Favorite

'The 39 Steps' impresses 

click to enlarge theater_review1-1.jpg

Arkansas Repertory Theatre, June 10

Perhaps there will be a few theatergoers who won't appreciate the current production of "The 39 Steps" at the Arkansas Repertory Theatre. It is, after all, an adaptation of a mostly forgotten Alfred Hitchcock film and mostly done so for laughs. When translated to the stage, the inherent silliness of the story — an ordinary British bachelor caught up in an absurdly complicated spy ring — is the primary attraction. The Rep's production, directed by Bob Hupp, delivers the silliness with expert flair and even generates an emotional connection. But maybe there are some in the audience expecting and wanting more meat on their theatrical bones.

This group has to be in tiny minority because "The 39 Steps" is like theatrical champagne — it's bright, fizzy and will lift your spirits. The trick at the center, in which four actors play a cast of hundreds and create on stage what only makes sense to film (such as a chase on top of a speeding train), is a seemingly endless fountain of fun. The play is funny, and funny to watch.

The race begins with dapper, pencil-mustached Richard Hannay (played by Avery Clark) bemoaning his boring life in London and the endless newspaper talk of war. He needs a diversion, something trivial, "I know. I'll go to the theater!" he exclaims to great guffaws. There are many more knowing winks to the audience to come.

Hannay is almost instantly delivered from his boredom into the arms of the beautiful but mysterious Annabelle Schmidt (the first of three roles for Nikki Coble), who talks of secrets, Scotland and then falls over dead with a knife in her back. On the run, Hannay bumps into and flees from a legion of characters, all of them played by Jason Guy (Clown 1) or Jason Collins (Clown 2). All of the crazy action is played out on Mike Nichols' striking but spare set. The actors transport us to the speeding train, the Scottish mansion, a runaway car and elsewhere with the help of lights and a few props and their tremendous skill. The clowns literally do the heavy lifting (including a lamppost in one of the play's best gags) but the pair are graceful and precise as ballet dancers. Only in a few spots did it seem like Guy and Collins go too broad (the couple that runs the hotel, for instance).

Clark has the straight-man role but he's smart and intuitive and doesn't miss many chances for finding laughs. For proof, check out the way he falls asleep. Clark effortlessly captures and keeps the attention thrown his way. The Rep has benefited greatly from his presence this season (he was the lead in "Hamlet") and would do well to find him more roles. But those who haven't had the chance or are in the mood for a sweet night in theater need to check out "The 39 Steps."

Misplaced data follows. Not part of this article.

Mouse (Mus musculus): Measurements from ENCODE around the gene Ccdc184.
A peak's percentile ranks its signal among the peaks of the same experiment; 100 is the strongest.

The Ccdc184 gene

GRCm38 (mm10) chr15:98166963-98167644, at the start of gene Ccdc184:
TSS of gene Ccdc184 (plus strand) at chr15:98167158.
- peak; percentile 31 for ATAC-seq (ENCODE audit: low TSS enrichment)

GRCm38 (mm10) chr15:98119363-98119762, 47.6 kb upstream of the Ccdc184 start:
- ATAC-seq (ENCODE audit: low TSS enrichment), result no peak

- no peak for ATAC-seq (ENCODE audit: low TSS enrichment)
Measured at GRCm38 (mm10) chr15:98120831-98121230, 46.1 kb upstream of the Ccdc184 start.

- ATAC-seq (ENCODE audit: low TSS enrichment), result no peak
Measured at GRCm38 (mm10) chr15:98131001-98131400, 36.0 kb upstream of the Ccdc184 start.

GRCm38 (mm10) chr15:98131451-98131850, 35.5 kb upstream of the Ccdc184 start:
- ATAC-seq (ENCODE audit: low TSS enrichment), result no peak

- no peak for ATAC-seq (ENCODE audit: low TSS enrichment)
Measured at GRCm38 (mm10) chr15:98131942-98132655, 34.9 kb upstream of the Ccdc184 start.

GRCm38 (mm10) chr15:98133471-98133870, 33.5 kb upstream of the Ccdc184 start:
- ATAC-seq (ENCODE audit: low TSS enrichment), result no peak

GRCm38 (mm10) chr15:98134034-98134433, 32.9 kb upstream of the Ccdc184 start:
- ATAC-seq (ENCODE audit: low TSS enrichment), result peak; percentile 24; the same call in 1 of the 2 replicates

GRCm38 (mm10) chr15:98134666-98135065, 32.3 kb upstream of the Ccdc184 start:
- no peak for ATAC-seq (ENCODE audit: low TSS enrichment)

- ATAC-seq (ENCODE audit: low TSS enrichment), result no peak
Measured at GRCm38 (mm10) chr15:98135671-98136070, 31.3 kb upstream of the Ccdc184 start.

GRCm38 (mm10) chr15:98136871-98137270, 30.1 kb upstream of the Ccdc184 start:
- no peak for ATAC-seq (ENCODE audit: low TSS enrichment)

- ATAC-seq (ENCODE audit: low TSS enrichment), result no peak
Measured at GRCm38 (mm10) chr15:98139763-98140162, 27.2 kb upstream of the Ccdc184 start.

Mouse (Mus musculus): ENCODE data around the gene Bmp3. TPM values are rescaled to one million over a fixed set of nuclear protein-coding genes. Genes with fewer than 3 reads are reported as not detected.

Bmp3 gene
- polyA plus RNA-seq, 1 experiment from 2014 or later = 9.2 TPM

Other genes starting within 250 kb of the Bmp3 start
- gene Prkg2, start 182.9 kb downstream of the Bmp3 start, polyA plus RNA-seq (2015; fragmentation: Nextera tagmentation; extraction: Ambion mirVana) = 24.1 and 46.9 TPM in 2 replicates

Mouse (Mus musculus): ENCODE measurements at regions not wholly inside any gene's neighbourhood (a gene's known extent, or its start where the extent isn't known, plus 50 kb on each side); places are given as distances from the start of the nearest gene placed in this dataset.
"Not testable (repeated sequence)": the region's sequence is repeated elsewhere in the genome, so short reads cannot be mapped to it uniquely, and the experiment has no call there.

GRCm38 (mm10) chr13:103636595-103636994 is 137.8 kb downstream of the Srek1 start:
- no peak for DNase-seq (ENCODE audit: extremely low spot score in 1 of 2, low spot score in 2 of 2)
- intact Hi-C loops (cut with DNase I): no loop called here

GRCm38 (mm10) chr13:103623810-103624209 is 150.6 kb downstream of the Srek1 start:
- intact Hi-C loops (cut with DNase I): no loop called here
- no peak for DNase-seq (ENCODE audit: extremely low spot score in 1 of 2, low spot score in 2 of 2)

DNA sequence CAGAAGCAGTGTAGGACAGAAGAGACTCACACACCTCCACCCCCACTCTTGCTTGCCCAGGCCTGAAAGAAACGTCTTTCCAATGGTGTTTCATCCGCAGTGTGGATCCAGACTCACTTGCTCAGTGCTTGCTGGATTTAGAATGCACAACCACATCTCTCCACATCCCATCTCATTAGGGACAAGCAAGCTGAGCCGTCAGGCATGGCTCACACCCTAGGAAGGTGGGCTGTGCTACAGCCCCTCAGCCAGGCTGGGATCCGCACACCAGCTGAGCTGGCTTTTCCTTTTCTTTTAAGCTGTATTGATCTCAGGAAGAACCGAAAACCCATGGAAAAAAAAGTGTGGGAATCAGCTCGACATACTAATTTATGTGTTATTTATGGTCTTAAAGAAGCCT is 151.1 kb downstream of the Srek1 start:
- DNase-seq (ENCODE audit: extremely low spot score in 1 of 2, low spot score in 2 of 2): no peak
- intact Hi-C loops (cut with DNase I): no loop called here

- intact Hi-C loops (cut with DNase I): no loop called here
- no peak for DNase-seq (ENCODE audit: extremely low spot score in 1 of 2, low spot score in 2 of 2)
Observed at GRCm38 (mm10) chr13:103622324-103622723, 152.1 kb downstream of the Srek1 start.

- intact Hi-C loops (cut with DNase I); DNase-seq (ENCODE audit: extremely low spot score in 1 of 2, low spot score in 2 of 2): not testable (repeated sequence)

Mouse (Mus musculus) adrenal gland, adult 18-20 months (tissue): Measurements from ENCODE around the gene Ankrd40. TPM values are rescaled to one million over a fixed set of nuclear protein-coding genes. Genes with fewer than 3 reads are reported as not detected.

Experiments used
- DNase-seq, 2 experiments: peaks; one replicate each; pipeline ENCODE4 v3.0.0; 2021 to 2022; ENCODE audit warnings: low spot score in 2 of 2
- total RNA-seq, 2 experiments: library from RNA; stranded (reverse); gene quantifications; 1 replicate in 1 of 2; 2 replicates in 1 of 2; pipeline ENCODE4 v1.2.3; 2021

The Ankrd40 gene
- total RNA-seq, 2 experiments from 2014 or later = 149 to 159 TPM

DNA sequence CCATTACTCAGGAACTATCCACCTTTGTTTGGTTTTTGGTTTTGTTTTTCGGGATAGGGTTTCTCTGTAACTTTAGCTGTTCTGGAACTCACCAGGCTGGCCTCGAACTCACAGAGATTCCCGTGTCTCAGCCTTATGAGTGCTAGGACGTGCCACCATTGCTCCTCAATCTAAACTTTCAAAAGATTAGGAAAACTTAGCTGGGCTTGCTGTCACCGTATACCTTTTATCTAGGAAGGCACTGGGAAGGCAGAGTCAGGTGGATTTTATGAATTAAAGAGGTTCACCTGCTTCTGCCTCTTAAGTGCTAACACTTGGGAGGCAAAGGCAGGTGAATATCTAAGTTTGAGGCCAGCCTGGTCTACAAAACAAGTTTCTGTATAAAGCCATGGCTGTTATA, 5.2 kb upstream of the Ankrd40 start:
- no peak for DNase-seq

Favorite

Speaking of...

Comments

Subscribe to this thread:

Add a comment

More by Werner Trieschmann

  • 'Disfarmer': behind the camera

    The strange case of Arkansas photographer Disfarmer, subject of a new play opening this weekend.
    • Sep 25, 2014
  • Live Review: Eric Church and Dwight Yoakam at Verizon

    Apparently Dwight Yoakam’s acting career is sufficiently slack enough that Friday night saw him opening for bro-country kingpin Eric Church at Verizon Arena. Hollywood is taking Yoakam in small enough doses (he has a recurring part on CBS’s “Under the Dome”) that he can lend his considerable talents to country music, which currently can use any kind of flavor it can get.
    • Sep 15, 2014
  • Musical 'Shrek' succeeds, mostly

    If light family entertainment is your speed.
    • Nov 2, 2011
  • More »

Readers also liked…

  • An uneven 'Macbeth'

    Michael Stewart Allen as Macbeth carries the play.
    • Sep 17, 2015

Most Shared

  • Constituents go Cotton pickin' at Springdale town hall

    Sen. Tom Cotton, cordial to a fault, appeared before a capacity crowd at the 2,200 seat Pat Walker Performing Arts Center at Springdale High tonight to a mixed chorus of clapping and boos. Other than polite applause when he introduced his mom and dad and a still moment as he led the crowd in a recitation of the Pledge of Allegiance — his night didn't get much better from there.
  • Stand up for Little Rock

    If Little Rock deteriorates because of substandard schools, there will be blame aplenty to share. But some elected leaders deserve special mention.
  • Hating the media

    Presidents, with the exception of George Washington, never found much joy with the media, although Donald Trump is the first to use the scarily freighted words "enemies of the people."
  • What's new and coming soon to Argenta

    A riverfront hotel, new residential development, food, drink and more.
  • Downtown Little Rock and North Little Rock are back in business

    Main Street and beyond bustles.

Latest in Theater Reviews

Visit Arkansas

Little River County gears up for Sesquicentennial

Little River County gears up for Sesquicentennial

Historical entertainment planned for joint celebration of three Southwest Arkansas milestone anniversaries

Event Calendar

« »

February

S M T W T F S
  1 2 3 4
5 6 7 8 9 10 11
12 13 14 15 16 17 18
19 20 21 22 23 24 25
26 27 28  
 

© 2017 Arkansas Times | 201 East Markham, Suite 200, Little Rock, AR 72201
Powered by Foundation